This year will be remembered for the fragmentation of mainstream politics, Scotland's near exit from the 307-year old union and an economy which the Bank's chief economist Andy Haldane described as "writhing in both agony and ecstasy." What does all that look like? Here are eight charts that sum up the year.
1. What for forward guidance?
Mark Carney's forward guidance, which was first launched in 2013, indicated interest rates wouldn't rise until unemployment fell below seven per cent - something which wasn't expected to happen until 2016 or later.
But by February of this year employment had already fallen below that threshold to 6.9 per cent and it continued to tail-off thereafter.
The policy was then revised to focus on the margin of spare capacity in the economy more broadly as well as other "economic developments." Again, investors were assured than any interest rate rise would be "gradual and limited."
"The value of guidance from a central bank should be to provide a consistent and reliable indication of how it is thinking about its decisions and the future course of interest rates," Andrew Sentance a senior economic adviser at PWC wrote in City A.M. "Instead we've had shifting goal posts, and rather confused messages about future policy."
2. Economic growth hits pre-crisis peaks
The UK economy's growth rate has been something of a success this year, especially when compared with that of its European counterparts, which have struggled to post anything above 0.5 per cent.
In the second quarter of this year the UK's economic output finally return to pre-crisis levels growing at 0.9 per cent during this period, according to the Office of National Statistics (ONS).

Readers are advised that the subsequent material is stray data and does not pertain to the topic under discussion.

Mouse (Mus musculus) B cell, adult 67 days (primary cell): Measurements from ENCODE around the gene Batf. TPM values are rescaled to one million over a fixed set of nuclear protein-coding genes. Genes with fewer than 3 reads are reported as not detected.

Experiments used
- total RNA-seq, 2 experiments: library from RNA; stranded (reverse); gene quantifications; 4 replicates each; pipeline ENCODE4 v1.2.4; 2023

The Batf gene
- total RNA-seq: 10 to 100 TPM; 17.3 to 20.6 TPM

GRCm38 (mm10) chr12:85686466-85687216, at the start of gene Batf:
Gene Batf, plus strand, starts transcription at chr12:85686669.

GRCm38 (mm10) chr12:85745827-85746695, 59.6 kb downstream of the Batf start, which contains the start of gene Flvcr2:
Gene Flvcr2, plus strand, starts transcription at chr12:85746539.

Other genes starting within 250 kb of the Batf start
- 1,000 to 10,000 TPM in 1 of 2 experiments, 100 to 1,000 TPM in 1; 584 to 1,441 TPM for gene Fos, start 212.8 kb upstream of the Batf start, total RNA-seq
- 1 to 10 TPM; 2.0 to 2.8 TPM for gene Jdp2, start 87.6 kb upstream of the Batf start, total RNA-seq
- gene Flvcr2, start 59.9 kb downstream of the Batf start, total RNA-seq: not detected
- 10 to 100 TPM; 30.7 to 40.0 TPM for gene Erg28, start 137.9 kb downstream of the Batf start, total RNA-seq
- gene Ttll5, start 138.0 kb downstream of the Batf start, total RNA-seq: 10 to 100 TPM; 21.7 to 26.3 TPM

A preliminary estimate of 0.8 per cent growth in July was the first official confirmation that the UK had recovered total output since the financial crisis hit in the last quarter of 2007.
Some believed the UK hit that milestone even earlier. Estimates from think tank Niesr suggested that after six years the UK had seen output recover sometime in the three months to May.
3. Politics isn't dead yet
Scotland's referendum for independence in September gripped not only the UK but the whole wide world.
At one point, it looked as though the Scottish National Party (SNP) might just clinch it, with three out of four polls showing the No campaign narrowly ahead. In a measured response, Westminster packed en masse, and hurried north to do some campaigning of their own.
The Queen even got involved, breaking an age-old convention which stipulates she cannot publicly divulge her views on politics, hinting that she favoured the Yes campaign.
Scots turned out in droves and a total of 3,619,915 people or 84.6 per cent of the electorate cast their vote. The record-breaking turnout, which was hailed by astonished politicians as "incredible", also proved that politics isn't dead just yet.
In the end Scotland voted to remain in the United Kingdom, with 55 per cent voting against independence. Here's a map showing how the different Scottish councils voted.